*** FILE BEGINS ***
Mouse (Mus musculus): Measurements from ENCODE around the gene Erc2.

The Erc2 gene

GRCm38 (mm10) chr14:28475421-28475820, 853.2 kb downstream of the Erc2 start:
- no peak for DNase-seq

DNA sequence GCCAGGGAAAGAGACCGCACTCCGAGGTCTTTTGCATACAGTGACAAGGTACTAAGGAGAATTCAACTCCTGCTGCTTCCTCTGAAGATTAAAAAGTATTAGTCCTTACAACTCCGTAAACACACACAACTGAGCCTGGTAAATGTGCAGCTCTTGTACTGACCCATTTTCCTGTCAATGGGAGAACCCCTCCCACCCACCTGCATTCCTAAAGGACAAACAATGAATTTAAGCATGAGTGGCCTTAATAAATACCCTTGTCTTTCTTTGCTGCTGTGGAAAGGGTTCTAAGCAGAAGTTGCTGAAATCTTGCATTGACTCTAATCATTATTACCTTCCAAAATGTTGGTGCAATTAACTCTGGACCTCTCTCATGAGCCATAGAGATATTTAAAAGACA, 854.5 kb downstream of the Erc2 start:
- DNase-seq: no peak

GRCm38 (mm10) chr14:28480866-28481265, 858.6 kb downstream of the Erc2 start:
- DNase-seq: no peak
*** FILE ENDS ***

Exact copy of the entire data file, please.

Mouse (Mus musculus): Measurements from ENCODE around the gene Erc2.

The Erc2 gene

GRCm38 (mm10) chr14:28475421-28475820, 853.2 kb downstream of the Erc2 start:
- no peak for DNase-seq

DNA sequence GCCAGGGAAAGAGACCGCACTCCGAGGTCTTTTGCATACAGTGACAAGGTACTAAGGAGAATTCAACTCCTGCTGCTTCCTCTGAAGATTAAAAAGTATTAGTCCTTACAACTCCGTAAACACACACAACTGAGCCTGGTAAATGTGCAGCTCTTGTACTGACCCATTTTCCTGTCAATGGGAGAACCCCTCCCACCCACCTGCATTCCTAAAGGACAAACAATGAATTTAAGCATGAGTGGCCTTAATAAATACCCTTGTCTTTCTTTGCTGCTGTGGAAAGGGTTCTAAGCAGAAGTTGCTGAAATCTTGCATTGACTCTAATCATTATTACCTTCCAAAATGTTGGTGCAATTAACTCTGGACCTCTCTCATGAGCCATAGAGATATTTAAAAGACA, 854.5 kb downstream of the Erc2 start:
- DNase-seq: no peak

GRCm38 (mm10) chr14:28480866-28481265, 858.6 kb downstream of the Erc2 start:
- DNase-seq: no peak